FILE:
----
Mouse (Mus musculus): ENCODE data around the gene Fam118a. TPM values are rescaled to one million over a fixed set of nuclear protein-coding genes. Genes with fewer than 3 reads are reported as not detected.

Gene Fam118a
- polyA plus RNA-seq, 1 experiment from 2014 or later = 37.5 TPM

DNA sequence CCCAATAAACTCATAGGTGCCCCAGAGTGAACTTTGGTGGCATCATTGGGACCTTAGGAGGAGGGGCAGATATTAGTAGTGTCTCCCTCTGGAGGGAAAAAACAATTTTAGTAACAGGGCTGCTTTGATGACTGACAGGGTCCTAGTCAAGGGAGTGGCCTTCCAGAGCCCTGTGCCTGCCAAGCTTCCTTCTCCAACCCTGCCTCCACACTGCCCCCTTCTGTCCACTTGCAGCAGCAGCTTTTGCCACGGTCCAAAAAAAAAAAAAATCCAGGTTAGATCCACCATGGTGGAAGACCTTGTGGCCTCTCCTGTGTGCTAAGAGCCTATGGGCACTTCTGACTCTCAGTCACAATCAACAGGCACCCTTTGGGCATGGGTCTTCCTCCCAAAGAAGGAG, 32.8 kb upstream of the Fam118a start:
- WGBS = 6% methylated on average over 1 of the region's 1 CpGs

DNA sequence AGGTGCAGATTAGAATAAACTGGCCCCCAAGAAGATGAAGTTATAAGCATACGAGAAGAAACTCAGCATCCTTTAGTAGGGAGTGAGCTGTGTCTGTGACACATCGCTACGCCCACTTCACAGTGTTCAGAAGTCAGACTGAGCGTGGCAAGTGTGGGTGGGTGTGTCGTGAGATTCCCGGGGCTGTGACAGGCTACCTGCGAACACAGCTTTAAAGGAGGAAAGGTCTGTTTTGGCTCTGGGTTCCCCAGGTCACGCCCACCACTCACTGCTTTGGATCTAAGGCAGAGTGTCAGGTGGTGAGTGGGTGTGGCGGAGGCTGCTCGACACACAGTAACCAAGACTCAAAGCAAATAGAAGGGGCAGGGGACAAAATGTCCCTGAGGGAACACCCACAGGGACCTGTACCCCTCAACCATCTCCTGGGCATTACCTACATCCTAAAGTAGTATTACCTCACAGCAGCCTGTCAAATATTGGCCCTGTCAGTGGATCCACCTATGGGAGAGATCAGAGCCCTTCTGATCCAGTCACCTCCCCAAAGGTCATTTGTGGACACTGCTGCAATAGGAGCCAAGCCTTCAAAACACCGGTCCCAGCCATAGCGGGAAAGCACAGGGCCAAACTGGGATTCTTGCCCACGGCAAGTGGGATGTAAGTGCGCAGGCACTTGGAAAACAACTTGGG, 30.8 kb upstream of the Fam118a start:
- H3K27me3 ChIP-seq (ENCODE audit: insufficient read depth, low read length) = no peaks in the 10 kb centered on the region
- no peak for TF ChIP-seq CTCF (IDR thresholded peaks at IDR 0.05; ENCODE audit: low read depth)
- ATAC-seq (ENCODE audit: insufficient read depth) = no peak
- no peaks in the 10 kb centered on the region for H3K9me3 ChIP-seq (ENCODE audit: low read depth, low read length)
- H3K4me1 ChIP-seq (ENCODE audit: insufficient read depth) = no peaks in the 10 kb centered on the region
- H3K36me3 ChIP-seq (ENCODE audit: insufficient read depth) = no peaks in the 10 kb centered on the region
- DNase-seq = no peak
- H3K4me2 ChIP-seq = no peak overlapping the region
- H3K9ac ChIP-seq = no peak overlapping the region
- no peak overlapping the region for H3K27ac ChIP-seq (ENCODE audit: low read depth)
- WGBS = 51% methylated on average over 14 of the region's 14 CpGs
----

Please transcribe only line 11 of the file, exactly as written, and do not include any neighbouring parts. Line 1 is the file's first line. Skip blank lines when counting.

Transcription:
- H3K4me1 ChIP-seq (ENCODE audit: insufficient read depth) = no peaks in the 10 kb centered on the region